For repeated failure to consider the majority of group members I blame Eric, not Oink. Oink wanted to bird and apparently Ooie was Oink's doting enabler. I do think that Oink is culpable for what I regard as the abuse of the driver, Juvenal, on the last morning in Chiclayo.
After my Olmos demand for a firm departure time, even the oblivious/insensitive leader (Eric) was aware that I was very resentful at being kept waiting. He said he would return to pick up those who stayed back (three-fourths of the group) at about noon. I don't know when Oink got his coffee in the morning and the group of one paying group member left, but they had not returned at 12:30 PM, at which point we set out by taxi to the Museum of the Lords of Sipán.
When we returned, I left a note for Eric asking him to put our boarding passes, reimbursement for the Sipán Museum entrance fees, and modest amounts for lunch and dinner that day and the last one (when he was going birding somewhere north of the Lima airport) at the front desk. We made our own arrangements to get to the Chiclayo airport and to eat, and felt much relieved not to have any further group participation.
Had I known that the trip was going to be almost entirely in the Andes and not go to either of the capitals of major north Peruvian pre-Inka civilizations (see #7 in the preface), I would not have gone on it. I have to accept responsibility for accepting the vagueness about where we were going, but I do not think that a reasonable, even moderately competent tour leader continues day after day to stay out with one member of the group while the others have to wait in a van.
On previous Latin American birding trips, the leaders (who have all been natives of the country we were visiting) would return to those waiting when (or very soon after) a majority voted with their feet not to continue at a location. On a Panama birding trip that had 13 members, I was in the happy position of usually being the swing "vote." (That is, if I turned back, there would be only six going forward.)
Never, ever, ever before have I had to wait for the leader of a birding group, either at the start or at the close of a day of travel and/or birding (see #2 in the preface). Nor have I previously been on a birding trip in which the leader persists in birding at a stopping place with 1/4th or 0/4ths of the group.
I saw some rare, endemic birds and a few birds that I could actually watch (some flycatchers, including a torrent tyrannulet that I watched for a long time; orioles, and the usual immobile trogons), but I can without any reservation say that I saw fewer birds and fewer kinds of birds on this trip, even though it was longer (both in days and in hours in the field) than any of the previous ones. I think that Eric is good at spotting and ad identifying birds, though he has not spent much time birding North Peru and I think knows less where the birds are than the native leaders of the other Latin American birding trips on which I've gone. It seems to me that the birds of the northern Peruvian Andes are particularly reclusive. I mean even the jays (the "green jay" which looks yellow to me) are reclusive!
I think that over time Eric has become less sensitive to the needs of his customers other than the hardest-core ones - in this instance, one. He has become like a teacher who pitches exclusively to his favorite student, not caring about the boredom or perplexity of the rest of the class (birding group).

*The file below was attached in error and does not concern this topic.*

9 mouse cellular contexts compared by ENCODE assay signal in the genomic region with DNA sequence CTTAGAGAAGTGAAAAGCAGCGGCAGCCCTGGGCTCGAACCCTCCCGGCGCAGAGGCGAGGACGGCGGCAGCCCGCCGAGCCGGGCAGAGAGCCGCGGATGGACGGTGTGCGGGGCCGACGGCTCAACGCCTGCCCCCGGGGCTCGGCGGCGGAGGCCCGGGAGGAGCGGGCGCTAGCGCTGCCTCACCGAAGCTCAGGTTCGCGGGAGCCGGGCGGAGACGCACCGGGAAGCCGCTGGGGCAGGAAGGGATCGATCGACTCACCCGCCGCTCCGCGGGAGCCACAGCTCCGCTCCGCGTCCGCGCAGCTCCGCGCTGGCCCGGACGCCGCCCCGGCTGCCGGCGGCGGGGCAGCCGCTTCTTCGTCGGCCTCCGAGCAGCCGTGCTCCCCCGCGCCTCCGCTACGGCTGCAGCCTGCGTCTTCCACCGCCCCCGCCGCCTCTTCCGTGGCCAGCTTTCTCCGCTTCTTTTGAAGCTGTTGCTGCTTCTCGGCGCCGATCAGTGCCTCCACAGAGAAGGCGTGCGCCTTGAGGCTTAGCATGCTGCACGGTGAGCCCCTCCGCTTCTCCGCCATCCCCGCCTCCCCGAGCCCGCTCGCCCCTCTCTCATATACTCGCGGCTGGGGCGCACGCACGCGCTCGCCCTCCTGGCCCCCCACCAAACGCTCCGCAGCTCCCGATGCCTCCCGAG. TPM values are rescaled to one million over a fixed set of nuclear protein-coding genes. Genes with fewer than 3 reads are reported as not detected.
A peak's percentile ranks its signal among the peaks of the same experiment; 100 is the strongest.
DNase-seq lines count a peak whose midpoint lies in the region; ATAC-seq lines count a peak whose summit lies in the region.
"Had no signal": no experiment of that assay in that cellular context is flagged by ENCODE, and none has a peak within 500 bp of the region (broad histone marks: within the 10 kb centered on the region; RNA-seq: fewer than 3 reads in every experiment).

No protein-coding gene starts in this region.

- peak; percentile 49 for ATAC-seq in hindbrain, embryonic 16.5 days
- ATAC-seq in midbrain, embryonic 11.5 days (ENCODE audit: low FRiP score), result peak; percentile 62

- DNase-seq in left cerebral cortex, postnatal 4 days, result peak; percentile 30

If you are willing to get up very early, have 16+ hour days day after day after day, never tire of waiting for birds, are able to avoid getting sick (throughout the trip, I wondered what would happen if anyone got sever diarrhea, as US visitors to South America regularly do!), perhaps you might consider an Eric Horvath Nature Tour. I have no doubt that Oink was happy having own guide(s) to himself.
Although I was a returning customer (I think we had been on more previous trips with him than Oink and Ooie, and Keelung had been with them on his Amazonian Perú/Macchu Picchu one in addition to the three intranational ones I'd enjoyed), and, as I have written paid as much as Oink for the dubious pleasure of being on this trip, I felt that I was subsidizing the Eric and Oink birding trip that went beyond trying my patience to outright abuse of the native driver (whom I thought was ill-treated/exploited in other ways during the trip - and I am sure that rather consideration for his getting home, the reason he was relinquished before taking us to the Chiclayo airport was to avoid paying for his room and board for our last night in Chiclayo).
We (not just I!) were so frustrated by Eric's "leadership" of the North Perú trip, his (mis)treatment of customers, local people and even local birds makes it is certain that it will be the last Eric Horvath Nature Tour for either of us. I think that it has alienated me from any birding trip in the future and very nearly destroyed my interest in watching birds (remember the distinction between "birding" and actually watching birds from the start of this long posting!). So, perhaps, it can be considered a cure for any interest in going on birding trips: hence my title.
The bottom line is that I 'shoulda stood in bed' -- or at least home, and certainly should not have signed up for a trip without an itinerary that would have told me that this was not where I wanted to go in northern Peru.